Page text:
orangeleader.com (Orange, Texas)

March 12, 2013

Driver caution urged; Vegetation management work to last into May

Special to The Leader
The Orange Leader

VIDOR —  Weather patterns in recent years have made Entergy Texas, Inc.’s vegetation management program more important than ever to ensuring reliable service for Southeast Texans. That’s because drought, storms and other events have led to, among other things, an unusually large number of “danger” trees in need of removal from areas close to power lines.

Identifying and removing danger trees, along with other vegetation that could interfere with electricity delivery to your home is one part of the job Entergy Texas representatives have in front of them over the next three months as they finish a nearly year-long project that includes both the Mauriceville and McLewis communities. They have also begun a project in Vidor that is expected to be completed by the end of April.

“The number one cause of power outages is some sort of vegetation getting tangled up in a power line,” said Johnny Trahan, customer service manager for Entergy Texas in Orange County. “So it’s easy to see why we place such a high priority on keeping the lines clear.”

The work in the Mauriceville and McLewis areas involves a nearly 104-mile-long power line that serves more than 2,300 customers. It includes areas in and around Highway 62, Wynne Road, Highway 12 and FM 1442. The power line is energized by the McLewis Substation in the 6800 block of Highway 62 North. Work began last summer and is expected to be completed by early May.

In Vidor, work began early this year on a 45-mile-long power line that serves nearly 1,600 customers in the Pleasant Drive, Party Lane and Grand Street areas. The power line is energized by the Vidor Substation in the 1500 block of North Main. Work is expected to be completed by the end of April.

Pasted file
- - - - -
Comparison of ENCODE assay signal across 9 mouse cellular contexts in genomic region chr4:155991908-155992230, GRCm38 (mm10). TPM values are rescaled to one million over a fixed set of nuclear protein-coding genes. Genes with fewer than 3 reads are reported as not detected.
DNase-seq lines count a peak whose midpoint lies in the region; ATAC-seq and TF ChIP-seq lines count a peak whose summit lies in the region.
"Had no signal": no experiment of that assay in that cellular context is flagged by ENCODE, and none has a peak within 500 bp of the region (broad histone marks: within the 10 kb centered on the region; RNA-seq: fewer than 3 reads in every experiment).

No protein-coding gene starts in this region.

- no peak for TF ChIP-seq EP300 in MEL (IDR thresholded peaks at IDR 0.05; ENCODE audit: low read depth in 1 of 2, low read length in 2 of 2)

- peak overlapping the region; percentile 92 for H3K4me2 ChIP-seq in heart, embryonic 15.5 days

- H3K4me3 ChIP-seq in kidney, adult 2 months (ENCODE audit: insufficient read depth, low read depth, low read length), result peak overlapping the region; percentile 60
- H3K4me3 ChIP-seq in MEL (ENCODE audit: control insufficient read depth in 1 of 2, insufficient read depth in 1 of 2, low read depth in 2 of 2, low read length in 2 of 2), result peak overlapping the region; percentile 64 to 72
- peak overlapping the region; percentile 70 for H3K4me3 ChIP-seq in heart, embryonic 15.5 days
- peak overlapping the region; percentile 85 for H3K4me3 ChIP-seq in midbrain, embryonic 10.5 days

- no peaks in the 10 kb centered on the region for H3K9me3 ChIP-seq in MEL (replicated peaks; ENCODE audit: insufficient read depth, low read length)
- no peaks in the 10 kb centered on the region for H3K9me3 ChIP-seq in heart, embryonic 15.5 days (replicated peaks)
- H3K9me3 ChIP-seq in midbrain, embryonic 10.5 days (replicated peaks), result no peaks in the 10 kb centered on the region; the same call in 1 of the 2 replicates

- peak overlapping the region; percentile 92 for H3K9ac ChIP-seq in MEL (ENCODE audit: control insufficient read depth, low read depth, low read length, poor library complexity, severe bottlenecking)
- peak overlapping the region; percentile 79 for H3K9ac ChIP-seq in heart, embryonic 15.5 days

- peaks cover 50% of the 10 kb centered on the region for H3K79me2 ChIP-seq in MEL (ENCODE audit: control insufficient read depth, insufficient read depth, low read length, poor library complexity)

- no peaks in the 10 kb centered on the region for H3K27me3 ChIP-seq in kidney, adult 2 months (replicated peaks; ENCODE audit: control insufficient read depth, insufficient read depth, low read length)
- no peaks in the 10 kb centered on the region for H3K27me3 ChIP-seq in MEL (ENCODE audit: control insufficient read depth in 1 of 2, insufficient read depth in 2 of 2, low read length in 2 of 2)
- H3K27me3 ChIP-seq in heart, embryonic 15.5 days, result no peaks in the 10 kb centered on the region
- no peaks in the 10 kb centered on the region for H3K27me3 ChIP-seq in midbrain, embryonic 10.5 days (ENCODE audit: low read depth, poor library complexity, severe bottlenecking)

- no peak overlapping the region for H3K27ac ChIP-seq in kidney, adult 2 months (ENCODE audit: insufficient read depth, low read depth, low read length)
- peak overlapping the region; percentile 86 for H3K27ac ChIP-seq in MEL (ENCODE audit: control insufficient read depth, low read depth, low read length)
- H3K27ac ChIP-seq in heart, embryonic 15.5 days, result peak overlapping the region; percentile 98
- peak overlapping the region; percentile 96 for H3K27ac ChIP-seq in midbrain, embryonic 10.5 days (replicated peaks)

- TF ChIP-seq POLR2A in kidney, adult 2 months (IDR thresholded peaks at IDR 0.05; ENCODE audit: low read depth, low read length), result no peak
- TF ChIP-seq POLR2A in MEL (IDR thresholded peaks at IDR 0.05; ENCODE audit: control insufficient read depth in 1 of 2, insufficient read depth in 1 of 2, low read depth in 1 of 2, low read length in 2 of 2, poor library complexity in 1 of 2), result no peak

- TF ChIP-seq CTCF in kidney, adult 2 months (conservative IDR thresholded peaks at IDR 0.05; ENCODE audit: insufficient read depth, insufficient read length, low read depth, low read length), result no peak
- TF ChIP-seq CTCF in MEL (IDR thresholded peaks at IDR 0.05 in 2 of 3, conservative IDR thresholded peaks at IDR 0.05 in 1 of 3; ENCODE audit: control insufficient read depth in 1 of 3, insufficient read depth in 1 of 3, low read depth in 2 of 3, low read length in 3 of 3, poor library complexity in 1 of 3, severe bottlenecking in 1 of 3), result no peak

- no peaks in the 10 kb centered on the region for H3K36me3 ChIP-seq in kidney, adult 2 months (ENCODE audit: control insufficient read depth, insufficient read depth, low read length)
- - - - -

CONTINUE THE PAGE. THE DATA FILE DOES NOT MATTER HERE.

Drivers in these areas are urged to be alert for the workers and use caution when nearing work areas.

“Our goal is to keep the lights on for our customers. To do that, we have to have an aggressive vegetation management program,” Trahan said. “We keep a schedule for all of our power lines to ensure that limbs and other vegetation are kept away from the lines. When we conduct this cycle trimming, we also remove danger trees that may be outside our right of way, but that are in poor condition and close enough to fall into the lines.”

Last year, Entergy Texas workers trimmed more than 2,100 line miles of trees and removed 25,870 danger trees from throughout Southeast Texas. A danger tree is any tree with a structural defect, such as being dead or dying, decayed or leaning. Any of these circumstances could cause the tree to fall into overhead power lines.

Customers are also reminded to think ahead when planting trees on their property. Trees planted in the vicinity of power lines should not grow to heights that could threaten lines. The Arbor Day Foundation provides a guide to help determine the right tree for the right place at http://www.arborday.org/trees/rightTreeAndPlace/.